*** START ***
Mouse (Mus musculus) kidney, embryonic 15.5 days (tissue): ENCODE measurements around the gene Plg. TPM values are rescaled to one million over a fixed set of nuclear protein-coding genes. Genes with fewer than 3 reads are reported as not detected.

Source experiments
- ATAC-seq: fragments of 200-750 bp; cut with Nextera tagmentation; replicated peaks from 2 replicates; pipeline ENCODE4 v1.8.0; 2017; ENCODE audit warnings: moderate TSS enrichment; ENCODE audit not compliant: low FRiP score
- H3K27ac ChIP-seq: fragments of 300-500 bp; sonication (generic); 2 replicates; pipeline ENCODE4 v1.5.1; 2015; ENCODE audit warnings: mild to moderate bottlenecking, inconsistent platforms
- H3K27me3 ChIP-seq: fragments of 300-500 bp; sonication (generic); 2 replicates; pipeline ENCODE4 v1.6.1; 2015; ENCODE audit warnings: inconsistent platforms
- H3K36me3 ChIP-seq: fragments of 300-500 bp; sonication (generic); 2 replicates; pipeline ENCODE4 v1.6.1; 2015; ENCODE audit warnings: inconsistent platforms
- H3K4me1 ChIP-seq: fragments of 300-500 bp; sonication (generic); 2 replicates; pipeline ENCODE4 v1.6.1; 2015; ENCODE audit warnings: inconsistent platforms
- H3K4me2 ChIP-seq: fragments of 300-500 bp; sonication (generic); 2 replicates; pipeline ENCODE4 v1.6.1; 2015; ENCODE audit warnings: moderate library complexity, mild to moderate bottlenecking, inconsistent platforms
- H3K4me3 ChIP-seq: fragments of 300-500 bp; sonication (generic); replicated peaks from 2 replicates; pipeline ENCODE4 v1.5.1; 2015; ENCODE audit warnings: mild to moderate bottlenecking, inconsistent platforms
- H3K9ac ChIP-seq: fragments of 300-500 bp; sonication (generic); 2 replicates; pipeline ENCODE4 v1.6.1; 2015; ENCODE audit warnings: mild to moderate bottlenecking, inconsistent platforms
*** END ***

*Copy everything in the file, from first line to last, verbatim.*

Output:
Mouse (Mus musculus) kidney, embryonic 15.5 days (tissue): ENCODE measurements around the gene Plg. TPM values are rescaled to one million over a fixed set of nuclear protein-coding genes. Genes with fewer than 3 reads are reported as not detected.

Source experiments
- ATAC-seq: fragments of 200-750 bp; cut with Nextera tagmentation; replicated peaks from 2 replicates; pipeline ENCODE4 v1.8.0; 2017; ENCODE audit warnings: moderate TSS enrichment; ENCODE audit not compliant: low FRiP score
- H3K27ac ChIP-seq: fragments of 300-500 bp; sonication (generic); 2 replicates; pipeline ENCODE4 v1.5.1; 2015; ENCODE audit warnings: mild to moderate bottlenecking, inconsistent platforms
- H3K27me3 ChIP-seq: fragments of 300-500 bp; sonication (generic); 2 replicates; pipeline ENCODE4 v1.6.1; 2015; ENCODE audit warnings: inconsistent platforms
- H3K36me3 ChIP-seq: fragments of 300-500 bp; sonication (generic); 2 replicates; pipeline ENCODE4 v1.6.1; 2015; ENCODE audit warnings: inconsistent platforms
- H3K4me1 ChIP-seq: fragments of 300-500 bp; sonication (generic); 2 replicates; pipeline ENCODE4 v1.6.1; 2015; ENCODE audit warnings: inconsistent platforms
- H3K4me2 ChIP-seq: fragments of 300-500 bp; sonication (generic); 2 replicates; pipeline ENCODE4 v1.6.1; 2015; ENCODE audit warnings: moderate library complexity, mild to moderate bottlenecking, inconsistent platforms
- H3K4me3 ChIP-seq: fragments of 300-500 bp; sonication (generic); replicated peaks from 2 replicates; pipeline ENCODE4 v1.5.1; 2015; ENCODE audit warnings: mild to moderate bottlenecking, inconsistent platforms
- H3K9ac ChIP-seq: fragments of 300-500 bp; sonication (generic); 2 replicates; pipeline ENCODE4 v1.6.1; 2015; ENCODE audit warnings: mild to moderate bottlenecking, inconsistent platforms